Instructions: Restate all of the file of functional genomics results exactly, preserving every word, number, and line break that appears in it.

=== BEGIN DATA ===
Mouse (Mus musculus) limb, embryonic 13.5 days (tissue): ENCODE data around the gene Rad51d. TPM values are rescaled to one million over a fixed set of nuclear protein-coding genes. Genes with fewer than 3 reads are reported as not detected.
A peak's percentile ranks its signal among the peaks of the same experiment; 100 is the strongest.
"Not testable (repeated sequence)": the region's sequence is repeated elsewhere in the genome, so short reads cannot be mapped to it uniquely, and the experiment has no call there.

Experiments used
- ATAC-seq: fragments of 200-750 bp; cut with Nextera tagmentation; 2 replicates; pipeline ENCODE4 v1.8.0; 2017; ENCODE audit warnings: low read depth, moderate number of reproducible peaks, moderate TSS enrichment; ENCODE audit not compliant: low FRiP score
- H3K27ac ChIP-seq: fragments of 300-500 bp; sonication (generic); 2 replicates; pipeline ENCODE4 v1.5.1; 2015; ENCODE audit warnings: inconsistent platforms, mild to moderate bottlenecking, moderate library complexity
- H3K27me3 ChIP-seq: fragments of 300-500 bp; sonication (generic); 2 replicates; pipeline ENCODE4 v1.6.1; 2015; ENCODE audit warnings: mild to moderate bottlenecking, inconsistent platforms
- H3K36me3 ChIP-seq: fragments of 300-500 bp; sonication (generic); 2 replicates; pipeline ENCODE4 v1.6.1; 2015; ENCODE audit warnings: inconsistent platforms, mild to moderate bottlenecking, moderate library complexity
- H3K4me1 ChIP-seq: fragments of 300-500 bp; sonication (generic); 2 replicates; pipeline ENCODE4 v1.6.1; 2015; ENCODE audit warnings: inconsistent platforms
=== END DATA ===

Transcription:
Mouse (Mus musculus) limb, embryonic 13.5 days (tissue): ENCODE data around the gene Rad51d. TPM values are rescaled to one million over a fixed set of nuclear protein-coding genes. Genes with fewer than 3 reads are reported as not detected.
A peak's percentile ranks its signal among the peaks of the same experiment; 100 is the strongest.
"Not testable (repeated sequence)": the region's sequence is repeated elsewhere in the genome, so short reads cannot be mapped to it uniquely, and the experiment has no call there.

Experiments used
- ATAC-seq: fragments of 200-750 bp; cut with Nextera tagmentation; 2 replicates; pipeline ENCODE4 v1.8.0; 2017; ENCODE audit warnings: low read depth, moderate number of reproducible peaks, moderate TSS enrichment; ENCODE audit not compliant: low FRiP score
- H3K27ac ChIP-seq: fragments of 300-500 bp; sonication (generic); 2 replicates; pipeline ENCODE4 v1.5.1; 2015; ENCODE audit warnings: inconsistent platforms, mild to moderate bottlenecking, moderate library complexity
- H3K27me3 ChIP-seq: fragments of 300-500 bp; sonication (generic); 2 replicates; pipeline ENCODE4 v1.6.1; 2015; ENCODE audit warnings: mild to moderate bottlenecking, inconsistent platforms
- H3K36me3 ChIP-seq: fragments of 300-500 bp; sonication (generic); 2 replicates; pipeline ENCODE4 v1.6.1; 2015; ENCODE audit warnings: inconsistent platforms, mild to moderate bottlenecking, moderate library complexity
- H3K4me1 ChIP-seq: fragments of 300-500 bp; sonication (generic); 2 replicates; pipeline ENCODE4 v1.6.1; 2015; ENCODE audit warnings: inconsistent platforms